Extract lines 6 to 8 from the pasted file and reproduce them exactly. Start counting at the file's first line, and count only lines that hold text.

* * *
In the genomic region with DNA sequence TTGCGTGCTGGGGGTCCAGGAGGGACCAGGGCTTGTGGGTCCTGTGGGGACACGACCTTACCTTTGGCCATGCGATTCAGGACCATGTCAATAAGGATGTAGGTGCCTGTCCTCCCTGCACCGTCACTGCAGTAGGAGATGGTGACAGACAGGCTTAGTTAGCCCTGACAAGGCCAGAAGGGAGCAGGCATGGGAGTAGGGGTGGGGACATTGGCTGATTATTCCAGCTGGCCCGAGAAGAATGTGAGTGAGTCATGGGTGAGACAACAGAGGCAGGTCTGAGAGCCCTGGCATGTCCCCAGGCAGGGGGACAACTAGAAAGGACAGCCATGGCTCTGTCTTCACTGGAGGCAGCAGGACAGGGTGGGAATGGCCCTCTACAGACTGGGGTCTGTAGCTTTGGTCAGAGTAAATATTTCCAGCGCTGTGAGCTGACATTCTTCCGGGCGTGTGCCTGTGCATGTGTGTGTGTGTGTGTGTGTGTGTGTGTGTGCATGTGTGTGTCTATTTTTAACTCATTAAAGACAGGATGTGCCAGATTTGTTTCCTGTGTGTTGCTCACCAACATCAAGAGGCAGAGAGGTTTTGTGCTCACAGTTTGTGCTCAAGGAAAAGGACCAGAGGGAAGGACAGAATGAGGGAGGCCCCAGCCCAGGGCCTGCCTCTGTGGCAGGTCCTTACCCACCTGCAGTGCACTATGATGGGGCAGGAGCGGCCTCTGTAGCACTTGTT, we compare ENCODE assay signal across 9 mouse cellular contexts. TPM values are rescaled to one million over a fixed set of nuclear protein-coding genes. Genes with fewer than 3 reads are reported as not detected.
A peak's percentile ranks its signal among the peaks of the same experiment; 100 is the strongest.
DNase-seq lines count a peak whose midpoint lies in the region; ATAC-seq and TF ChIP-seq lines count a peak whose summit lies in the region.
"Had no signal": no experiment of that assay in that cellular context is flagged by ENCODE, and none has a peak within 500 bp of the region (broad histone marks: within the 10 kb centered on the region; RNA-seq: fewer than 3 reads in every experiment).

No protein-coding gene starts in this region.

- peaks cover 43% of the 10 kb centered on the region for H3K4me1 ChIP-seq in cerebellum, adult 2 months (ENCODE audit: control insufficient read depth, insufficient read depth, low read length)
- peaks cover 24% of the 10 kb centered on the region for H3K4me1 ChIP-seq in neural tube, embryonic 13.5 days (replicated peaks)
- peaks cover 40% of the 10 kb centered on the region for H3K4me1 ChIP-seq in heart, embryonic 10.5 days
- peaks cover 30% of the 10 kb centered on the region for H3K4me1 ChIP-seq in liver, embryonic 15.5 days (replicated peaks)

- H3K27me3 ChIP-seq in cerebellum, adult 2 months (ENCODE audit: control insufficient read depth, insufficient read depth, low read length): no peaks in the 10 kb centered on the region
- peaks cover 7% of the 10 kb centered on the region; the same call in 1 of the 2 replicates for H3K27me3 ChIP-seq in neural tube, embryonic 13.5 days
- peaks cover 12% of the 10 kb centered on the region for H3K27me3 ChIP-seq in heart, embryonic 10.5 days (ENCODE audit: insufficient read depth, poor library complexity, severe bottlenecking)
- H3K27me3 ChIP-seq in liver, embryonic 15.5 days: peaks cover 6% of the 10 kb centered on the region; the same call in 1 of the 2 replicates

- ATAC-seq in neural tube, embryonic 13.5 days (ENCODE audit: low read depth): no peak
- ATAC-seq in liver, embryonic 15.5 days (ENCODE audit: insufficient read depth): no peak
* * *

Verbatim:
- peaks cover 43% of the 10 kb centered on the region for H3K4me1 ChIP-seq in cerebellum, adult 2 months (ENCODE audit: control insufficient read depth, insufficient read depth, low read length)
- peaks cover 24% of the 10 kb centered on the region for H3K4me1 ChIP-seq in neural tube, embryonic 13.5 days (replicated peaks)
- peaks cover 40% of the 10 kb centered on the region for H3K4me1 ChIP-seq in heart, embryonic 10.5 days